I’ll do a full review in a few months, when We Steal Secrets comes out, but I bring it up now because the whole issue of secrets and how we keep them is increasingly in the news, to the point where I think we’re headed for a major confrontation between the government and the public over the issue, one bigger in scale than even the Wikileaks episode.

We’ve seen the battle lines forming for years now. It’s increasingly clear that governments, major corporations, banks, universities and other such bodies view the defense of their secrets as a desperate matter of institutional survival, so much so that the state has gone to extraordinary lengths to punish and/or threaten to punish anyone who so much as tiptoes across the informational line.

This is true not only in the case of Wikileaks – and especially the real subject of Gibney’s film, Private Bradley Manning, who in an incredible act of institutional vengeance is being charged with aiding the enemy (among other crimes) and could, theoretically, receive a death sentence.

There’s also the horrific case of Aaron Swartz, a genius who helped create the technology behind Reddit at the age of 14, who earlier this year hanged himself after the government threatened him with 35 years in jail for downloading a bunch of academic documents from an MIT server. Then there’s the case of Sergey Aleynikov, the Russian computer programmer who allegedly stole the High-Frequency Trading program belonging to Goldman, Sachs (Aleynikov worked at Goldman), a program which prosecutors in open court admitted could, “in the wrong hands,” be used to “manipulate markets.” Continue reading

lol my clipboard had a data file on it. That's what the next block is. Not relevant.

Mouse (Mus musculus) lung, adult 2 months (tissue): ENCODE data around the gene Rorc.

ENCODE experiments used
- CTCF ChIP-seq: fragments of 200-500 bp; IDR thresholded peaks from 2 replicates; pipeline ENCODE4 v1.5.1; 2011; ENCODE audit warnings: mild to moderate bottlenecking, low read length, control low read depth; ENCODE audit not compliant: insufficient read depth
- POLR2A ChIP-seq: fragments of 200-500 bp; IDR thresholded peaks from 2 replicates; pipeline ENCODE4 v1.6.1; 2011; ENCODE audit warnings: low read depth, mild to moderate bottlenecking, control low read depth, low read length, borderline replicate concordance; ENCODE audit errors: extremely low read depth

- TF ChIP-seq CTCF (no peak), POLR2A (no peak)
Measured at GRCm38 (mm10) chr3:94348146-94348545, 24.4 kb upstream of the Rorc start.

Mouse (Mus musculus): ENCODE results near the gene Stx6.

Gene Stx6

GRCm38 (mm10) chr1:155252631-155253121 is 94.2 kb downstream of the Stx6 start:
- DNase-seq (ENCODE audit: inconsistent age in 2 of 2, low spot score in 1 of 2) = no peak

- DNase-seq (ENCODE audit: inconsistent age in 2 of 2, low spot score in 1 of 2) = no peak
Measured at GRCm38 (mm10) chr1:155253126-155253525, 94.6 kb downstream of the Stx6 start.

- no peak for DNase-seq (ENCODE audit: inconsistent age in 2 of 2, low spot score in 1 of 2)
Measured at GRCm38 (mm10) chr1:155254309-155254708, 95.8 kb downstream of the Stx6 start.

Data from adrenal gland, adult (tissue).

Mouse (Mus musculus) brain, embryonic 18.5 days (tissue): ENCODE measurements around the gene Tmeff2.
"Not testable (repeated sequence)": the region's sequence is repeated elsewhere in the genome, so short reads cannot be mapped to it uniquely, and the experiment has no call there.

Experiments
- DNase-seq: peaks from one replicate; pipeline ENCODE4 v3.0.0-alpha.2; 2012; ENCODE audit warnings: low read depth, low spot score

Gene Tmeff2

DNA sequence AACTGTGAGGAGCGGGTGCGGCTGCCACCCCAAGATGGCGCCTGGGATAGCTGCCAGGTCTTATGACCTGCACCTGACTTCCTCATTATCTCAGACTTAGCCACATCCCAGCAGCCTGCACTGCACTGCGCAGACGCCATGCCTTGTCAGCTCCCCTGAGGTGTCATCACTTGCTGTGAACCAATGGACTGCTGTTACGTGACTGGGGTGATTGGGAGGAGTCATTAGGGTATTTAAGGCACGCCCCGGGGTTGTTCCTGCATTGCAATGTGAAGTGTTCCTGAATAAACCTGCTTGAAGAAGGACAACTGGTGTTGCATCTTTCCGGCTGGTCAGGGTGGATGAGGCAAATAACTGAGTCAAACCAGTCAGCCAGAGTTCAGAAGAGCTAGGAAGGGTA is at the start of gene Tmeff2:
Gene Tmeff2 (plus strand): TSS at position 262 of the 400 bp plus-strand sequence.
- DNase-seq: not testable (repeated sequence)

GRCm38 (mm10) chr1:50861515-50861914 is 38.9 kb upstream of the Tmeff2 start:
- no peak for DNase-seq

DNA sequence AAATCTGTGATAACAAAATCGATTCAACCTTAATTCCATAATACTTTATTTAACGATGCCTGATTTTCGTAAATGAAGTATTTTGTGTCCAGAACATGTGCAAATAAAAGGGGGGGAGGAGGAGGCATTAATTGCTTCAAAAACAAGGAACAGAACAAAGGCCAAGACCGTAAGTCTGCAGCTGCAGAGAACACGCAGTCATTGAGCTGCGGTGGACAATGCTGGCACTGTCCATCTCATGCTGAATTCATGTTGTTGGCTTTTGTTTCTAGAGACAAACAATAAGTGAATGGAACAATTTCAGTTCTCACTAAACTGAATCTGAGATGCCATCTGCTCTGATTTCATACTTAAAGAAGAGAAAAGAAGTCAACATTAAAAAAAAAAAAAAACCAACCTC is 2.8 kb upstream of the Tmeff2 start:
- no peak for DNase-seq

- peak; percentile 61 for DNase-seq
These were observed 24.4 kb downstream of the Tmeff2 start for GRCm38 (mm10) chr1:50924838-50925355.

Revealed: Pentagon’s link to Iraqi torture centres

Exclusive: General David Petraeus and ‘dirty wars’ veteran behind commando units implicated in detainee abuse

The Guardian, Wednesday 6 March 2013

The Guardian investigation was spurred by the 2010 Wikileaks release.  Their initial video report, “The Torture Trail: What did General Petraeus’s special advisor, James Steele, know?”, showed how the newly released US military files reveal an instruction to ignore detainee abuse by Iraqi authorities; what that meant on the ground; and just how far up the chain of command the order went.  That 7-minute  video, from 2010, is shown here: